The history of veiling is so long that it's impossible to know when or where it started. Though Muslim women are associated with veiling, the practice began before the rise of Islam. There is record of veiling in Assyrian society, as far back as 1200 B.C.E. It's likely that the veil started as a sign of privilege. Upper-class women who didn't have to work outside the home wore veils to distinguish themselves from enslaved people, peasants and other women who were deemed to be of lower status [source: Amer].
Before we go any further, though, it's necessary to stop and clarify some vocabulary. Burqas, primarily worn in Afghanistan and Pakistan, are full-body cloaks that thoroughly cover the face of the wearer and may only have a mesh screen for the eyes. There are also full-body cloaks that don't obscure the face, such as the abaya in Saudi Arabia and the chador in Iran. Women in Iran have been required to wear headscarves in public since the early 1980s.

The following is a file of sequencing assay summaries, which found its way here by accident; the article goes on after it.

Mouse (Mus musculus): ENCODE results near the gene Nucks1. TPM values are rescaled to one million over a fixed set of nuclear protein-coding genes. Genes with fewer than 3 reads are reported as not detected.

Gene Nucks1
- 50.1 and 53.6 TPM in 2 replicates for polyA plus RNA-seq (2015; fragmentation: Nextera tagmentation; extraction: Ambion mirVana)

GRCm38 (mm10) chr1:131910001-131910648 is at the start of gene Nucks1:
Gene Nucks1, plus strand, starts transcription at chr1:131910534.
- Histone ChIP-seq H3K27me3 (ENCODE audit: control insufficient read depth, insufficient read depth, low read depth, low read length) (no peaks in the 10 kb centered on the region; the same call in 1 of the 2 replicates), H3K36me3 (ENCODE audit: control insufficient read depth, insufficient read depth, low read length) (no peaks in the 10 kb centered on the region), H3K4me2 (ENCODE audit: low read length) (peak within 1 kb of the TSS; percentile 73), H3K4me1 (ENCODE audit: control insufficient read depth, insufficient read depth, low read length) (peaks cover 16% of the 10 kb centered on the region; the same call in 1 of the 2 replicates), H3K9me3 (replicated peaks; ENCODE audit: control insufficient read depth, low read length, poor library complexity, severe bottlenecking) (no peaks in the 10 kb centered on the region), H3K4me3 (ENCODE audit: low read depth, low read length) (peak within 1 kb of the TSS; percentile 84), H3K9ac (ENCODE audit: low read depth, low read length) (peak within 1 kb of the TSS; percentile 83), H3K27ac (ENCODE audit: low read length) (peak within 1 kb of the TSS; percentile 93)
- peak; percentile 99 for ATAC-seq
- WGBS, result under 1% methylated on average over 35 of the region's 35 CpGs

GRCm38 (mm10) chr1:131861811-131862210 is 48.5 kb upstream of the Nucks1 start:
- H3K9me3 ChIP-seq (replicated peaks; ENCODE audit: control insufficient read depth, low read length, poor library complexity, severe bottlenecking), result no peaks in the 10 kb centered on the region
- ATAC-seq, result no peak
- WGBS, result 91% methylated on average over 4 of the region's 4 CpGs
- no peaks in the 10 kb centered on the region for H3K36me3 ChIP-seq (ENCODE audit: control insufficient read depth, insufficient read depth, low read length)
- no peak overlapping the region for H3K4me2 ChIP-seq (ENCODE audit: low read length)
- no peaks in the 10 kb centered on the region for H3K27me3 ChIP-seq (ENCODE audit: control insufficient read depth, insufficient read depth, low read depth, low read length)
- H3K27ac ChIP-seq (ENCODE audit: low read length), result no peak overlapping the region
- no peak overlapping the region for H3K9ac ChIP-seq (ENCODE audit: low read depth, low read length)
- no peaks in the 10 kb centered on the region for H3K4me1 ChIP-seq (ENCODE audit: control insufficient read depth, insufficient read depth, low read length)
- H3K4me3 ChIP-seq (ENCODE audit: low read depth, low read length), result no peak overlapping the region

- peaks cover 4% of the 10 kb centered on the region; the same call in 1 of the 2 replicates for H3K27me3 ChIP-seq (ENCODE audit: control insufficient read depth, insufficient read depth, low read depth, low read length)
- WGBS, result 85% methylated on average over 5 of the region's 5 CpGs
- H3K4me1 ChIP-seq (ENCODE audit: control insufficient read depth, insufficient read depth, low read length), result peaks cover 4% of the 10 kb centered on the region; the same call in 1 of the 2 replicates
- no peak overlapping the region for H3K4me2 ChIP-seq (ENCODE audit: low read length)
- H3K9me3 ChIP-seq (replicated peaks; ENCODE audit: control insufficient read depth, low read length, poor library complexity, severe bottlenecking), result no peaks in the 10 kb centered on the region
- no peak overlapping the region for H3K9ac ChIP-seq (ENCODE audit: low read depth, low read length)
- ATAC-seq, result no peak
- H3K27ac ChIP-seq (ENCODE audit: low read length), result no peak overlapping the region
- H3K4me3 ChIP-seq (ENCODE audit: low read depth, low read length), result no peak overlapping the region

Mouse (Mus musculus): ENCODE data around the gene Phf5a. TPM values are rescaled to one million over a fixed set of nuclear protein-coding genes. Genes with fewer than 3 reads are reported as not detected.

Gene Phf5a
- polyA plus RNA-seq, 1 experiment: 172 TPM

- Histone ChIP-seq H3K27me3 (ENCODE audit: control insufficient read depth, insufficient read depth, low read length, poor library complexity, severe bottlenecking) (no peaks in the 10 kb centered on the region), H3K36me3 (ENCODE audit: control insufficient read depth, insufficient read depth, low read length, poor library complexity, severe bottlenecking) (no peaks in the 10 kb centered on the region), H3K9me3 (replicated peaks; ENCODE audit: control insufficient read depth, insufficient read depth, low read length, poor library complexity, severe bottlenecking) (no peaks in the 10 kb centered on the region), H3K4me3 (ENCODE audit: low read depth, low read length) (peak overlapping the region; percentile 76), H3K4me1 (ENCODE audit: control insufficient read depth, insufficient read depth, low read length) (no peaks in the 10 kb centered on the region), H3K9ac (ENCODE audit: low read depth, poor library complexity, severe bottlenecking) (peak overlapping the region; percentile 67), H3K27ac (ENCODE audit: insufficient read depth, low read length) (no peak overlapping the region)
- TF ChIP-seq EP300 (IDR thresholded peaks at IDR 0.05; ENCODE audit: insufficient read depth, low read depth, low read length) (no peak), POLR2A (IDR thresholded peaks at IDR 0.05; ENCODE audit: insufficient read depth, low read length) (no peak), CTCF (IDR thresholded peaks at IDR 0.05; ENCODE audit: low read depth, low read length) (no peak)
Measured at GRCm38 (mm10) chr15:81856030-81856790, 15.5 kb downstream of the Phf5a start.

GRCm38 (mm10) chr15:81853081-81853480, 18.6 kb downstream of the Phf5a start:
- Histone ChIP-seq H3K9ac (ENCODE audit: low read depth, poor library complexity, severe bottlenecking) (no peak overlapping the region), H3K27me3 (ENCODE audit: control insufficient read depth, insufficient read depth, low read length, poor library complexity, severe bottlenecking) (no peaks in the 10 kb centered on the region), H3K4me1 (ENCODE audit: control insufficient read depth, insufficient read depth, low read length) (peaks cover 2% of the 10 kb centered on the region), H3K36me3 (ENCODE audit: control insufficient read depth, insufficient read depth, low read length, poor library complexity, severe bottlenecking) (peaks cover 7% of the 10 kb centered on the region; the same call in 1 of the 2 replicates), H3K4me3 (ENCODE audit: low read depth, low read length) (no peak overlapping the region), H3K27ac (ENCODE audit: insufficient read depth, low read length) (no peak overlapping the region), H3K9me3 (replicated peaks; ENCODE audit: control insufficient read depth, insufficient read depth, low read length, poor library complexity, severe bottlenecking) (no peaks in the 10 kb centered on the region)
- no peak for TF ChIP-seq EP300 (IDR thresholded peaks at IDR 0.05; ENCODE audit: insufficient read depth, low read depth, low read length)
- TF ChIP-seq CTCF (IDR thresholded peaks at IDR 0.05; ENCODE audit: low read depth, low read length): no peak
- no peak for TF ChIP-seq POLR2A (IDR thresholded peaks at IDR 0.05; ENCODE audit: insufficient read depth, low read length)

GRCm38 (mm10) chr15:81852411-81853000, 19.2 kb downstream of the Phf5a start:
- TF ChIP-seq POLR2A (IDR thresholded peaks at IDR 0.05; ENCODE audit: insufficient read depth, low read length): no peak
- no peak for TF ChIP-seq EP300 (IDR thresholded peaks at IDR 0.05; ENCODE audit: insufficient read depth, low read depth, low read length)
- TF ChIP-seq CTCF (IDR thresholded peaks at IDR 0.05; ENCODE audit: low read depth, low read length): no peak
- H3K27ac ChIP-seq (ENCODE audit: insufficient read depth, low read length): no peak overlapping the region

Hijab is a general word that encompasses all sorts of head coverings and scarves. These scarves don't necessarily have full gown accompaniments, but they might. Styles of head coverings include the shayla, al-amira and khimar. A niqab is a face veil that can be worn with a hijab so that everything but the eyes remains veiled. The two terms at the center of many debates about the veil, therefore, are burqa and niqab, as these are the coverings that obscure the face.
Though hijab refers to the headscarves that Muslim women wear, the word also refers to the reason why many women wear the scarves in the first place. The Arabic word hijab loosely translates to the English words "cover" or "veil." But within the Islamic religion, hijab also refers to principles of modesty and behavior that adherents believe the Prophet Muhammad wishes them to live by. Calls for modesty appear in the Quran and in hadith (recorded sayings and customs of Muhammad), but scholars are divided on what exactly the verses mean.